What is underbead cracking in Welding?
Underbead Cracking in Welding is a type of cracking that occurs in the heat affected zone (HAZ) of a weld and hence also called HAZ Cracking.
This type of cracking can be caused by a number of factors, including improper cooling of the weld, high levels of stress, and poor welding techniques.
Following conditions shall be met for Underbead cracking in welding to take place:
- Presence of molecular hydrogen
- hard microstructure
- High weld residual stresses
Underbead Cracking can be prevented by using proper welding techniques and ensuring that the weld is cooled slowly by giving time for hydrogen diffusion and residual stresses relaxation.
Related reading: What is Hydrogen Cracking or Delayed Cracking or Cold Cracking?
How to Prevent Underbead Cracking in Welding?
Underbead cracking is a serious issue in welding as it can not be find by Visual Inspection.
The cracking occurs under the weld metal and require either NDT or Destructive testing to identify and locate the Underbead cracking in welding.
The underbead Cracking in welding can be prevented by:
- Applying welding preheat as per code & standard requirements.
- Using post weld heating in low alloy steel to allow hydrogen diffusion.
- Controlling weld cooling rate so a ductile and favorable microstructure is formed in weld & HAZ area.
Related learning: Types of Welding Crack Video animation
What are the causes of Underbead Cracking?
Underbead cracking is a type of failure that can occur in welded metal structures (in HAZ region). It is characterized by cracks that form at or near the interface between the base metal and the weld metal.
There are many potential causes of underbead cracking, including:
- Presence of molecular hydrogen.
- hard microstructure.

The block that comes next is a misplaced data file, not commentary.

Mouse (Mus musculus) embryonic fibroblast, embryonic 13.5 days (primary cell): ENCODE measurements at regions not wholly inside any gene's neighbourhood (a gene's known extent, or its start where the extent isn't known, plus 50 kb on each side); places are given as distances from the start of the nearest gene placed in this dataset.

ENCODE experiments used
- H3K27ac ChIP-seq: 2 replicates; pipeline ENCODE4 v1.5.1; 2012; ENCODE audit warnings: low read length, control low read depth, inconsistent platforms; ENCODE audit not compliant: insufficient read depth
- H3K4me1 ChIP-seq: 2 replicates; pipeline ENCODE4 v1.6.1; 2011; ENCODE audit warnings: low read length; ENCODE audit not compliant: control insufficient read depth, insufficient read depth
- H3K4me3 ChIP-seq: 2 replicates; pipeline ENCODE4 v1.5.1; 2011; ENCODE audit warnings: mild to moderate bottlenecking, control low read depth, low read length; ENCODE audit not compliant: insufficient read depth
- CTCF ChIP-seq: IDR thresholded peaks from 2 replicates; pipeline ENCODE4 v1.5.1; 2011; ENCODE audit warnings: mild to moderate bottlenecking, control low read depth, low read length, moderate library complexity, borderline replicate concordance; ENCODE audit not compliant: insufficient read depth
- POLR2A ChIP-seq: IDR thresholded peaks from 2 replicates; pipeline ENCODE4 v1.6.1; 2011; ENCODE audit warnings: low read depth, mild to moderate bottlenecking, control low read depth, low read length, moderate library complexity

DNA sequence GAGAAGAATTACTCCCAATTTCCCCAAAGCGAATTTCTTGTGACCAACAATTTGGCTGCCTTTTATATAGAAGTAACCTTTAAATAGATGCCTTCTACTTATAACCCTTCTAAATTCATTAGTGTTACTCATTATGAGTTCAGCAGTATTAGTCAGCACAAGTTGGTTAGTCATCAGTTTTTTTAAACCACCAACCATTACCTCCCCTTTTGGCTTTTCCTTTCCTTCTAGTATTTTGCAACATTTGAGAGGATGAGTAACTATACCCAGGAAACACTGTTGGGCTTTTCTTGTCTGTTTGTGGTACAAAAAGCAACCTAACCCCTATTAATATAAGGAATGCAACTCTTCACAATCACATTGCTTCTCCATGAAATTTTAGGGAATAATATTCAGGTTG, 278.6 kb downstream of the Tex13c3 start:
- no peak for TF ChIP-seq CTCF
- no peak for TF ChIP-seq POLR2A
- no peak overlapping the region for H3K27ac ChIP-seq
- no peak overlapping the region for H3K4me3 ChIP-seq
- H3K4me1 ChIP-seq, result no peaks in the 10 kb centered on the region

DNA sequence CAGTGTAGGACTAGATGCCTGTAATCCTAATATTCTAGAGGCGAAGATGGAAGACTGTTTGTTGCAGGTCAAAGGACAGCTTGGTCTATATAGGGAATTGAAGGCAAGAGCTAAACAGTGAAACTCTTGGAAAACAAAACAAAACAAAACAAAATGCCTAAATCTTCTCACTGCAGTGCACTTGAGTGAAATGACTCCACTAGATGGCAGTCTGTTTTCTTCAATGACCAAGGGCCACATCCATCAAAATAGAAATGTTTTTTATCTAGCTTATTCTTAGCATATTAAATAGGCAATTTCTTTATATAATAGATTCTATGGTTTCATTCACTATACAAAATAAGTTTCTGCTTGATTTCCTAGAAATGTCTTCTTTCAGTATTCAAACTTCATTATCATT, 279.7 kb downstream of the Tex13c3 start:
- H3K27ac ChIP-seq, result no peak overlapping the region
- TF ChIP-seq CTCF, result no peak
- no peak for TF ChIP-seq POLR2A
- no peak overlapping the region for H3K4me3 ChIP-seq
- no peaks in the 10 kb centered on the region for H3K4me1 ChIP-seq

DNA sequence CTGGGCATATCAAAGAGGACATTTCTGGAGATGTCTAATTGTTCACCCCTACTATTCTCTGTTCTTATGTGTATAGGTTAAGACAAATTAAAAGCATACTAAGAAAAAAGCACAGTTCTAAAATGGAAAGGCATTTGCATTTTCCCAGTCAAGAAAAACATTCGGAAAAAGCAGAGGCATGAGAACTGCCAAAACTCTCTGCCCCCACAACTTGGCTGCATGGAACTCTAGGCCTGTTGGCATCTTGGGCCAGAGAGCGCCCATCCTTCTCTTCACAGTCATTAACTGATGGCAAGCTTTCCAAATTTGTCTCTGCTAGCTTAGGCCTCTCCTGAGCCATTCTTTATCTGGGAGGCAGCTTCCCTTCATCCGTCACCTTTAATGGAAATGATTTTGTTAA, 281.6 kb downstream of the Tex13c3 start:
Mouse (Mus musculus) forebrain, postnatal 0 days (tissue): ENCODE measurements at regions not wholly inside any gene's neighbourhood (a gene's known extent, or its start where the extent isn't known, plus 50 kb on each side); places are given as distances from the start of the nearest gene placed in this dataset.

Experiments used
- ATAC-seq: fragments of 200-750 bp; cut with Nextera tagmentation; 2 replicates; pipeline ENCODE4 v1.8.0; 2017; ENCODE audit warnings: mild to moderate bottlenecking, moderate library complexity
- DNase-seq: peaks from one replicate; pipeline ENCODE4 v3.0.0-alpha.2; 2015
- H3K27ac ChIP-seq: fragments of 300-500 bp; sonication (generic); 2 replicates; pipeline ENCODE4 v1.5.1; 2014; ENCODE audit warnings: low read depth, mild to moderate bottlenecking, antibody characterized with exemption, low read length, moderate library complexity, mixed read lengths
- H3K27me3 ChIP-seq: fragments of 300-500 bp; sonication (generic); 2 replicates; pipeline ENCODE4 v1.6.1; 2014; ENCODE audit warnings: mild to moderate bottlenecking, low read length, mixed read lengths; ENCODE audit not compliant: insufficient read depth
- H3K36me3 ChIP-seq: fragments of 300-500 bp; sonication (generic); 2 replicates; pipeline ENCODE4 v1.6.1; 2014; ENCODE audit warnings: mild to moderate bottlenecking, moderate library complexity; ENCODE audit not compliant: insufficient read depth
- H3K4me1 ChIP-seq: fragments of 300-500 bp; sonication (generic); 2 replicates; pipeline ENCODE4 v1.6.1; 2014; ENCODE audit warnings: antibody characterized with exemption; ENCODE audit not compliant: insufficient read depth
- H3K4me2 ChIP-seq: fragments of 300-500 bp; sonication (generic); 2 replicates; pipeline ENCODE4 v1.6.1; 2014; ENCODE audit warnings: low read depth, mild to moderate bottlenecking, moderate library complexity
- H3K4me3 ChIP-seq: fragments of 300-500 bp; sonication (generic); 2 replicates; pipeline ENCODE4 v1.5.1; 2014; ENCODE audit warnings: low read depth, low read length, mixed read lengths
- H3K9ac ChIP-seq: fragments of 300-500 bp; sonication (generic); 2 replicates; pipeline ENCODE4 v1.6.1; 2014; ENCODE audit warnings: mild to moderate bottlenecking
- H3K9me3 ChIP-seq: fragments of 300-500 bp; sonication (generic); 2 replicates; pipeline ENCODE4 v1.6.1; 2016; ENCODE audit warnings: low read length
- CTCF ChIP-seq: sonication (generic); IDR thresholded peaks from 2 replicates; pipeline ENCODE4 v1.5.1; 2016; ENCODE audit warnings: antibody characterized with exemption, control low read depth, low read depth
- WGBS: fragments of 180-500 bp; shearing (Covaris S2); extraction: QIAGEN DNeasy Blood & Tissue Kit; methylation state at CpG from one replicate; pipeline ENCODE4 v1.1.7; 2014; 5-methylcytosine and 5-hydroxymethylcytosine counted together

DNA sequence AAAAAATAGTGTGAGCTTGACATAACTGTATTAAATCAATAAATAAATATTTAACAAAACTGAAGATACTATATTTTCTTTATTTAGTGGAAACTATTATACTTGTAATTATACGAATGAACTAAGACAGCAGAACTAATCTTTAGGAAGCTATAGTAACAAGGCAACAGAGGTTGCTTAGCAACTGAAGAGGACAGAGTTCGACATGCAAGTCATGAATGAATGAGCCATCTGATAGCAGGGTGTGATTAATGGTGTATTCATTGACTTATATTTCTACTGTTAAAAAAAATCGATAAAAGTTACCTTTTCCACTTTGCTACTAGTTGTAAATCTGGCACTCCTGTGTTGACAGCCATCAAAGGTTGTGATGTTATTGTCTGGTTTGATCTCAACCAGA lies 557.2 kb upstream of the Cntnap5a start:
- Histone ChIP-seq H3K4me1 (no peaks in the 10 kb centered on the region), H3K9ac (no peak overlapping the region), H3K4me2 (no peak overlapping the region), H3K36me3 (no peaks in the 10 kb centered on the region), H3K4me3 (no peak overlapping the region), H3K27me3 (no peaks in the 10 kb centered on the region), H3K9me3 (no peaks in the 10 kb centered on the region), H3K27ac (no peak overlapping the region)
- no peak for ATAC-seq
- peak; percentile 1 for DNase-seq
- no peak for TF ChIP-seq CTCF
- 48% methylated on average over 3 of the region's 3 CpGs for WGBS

- High weld residual stresses.
- Fast cooling rate.
- using welding rods with high hydrogen content.
- Not applying preheat or insufficient preheating for welding.
- Welding on dirty parts, without cleaning moisture.
Underbead Cracking vs. Lamellar Tearing
When it comes to welds, there are two different types of cracking that can occur:
- Underbead cracking and
- Lamellar tearing.
While they may sound similar, these two types of cracking are actually quite different.
Underbead cracking occurs due to presence of molecular hydrogen (due to welding on dirty parts, unbaked welding rods-for example), hard microstructure and stresses. This can cause the weld to crack, as well as the heat-affected zone around the weld.
Lamellar tearing, on the other hand, is caused by stresses generated by the weld metal and making base metal to tear at the locations of inclusions present in the material. This type of cracking usually occurs along the grain boundaries of the metal.
Related reading: Lamellar Tearing reasons and prevention.
So, which is worse? Underbead cracking or lamellar tearing? Unfortunately, there is no easy answer. Both types of cracks can be serious problems that can lead to failure of the weld joint.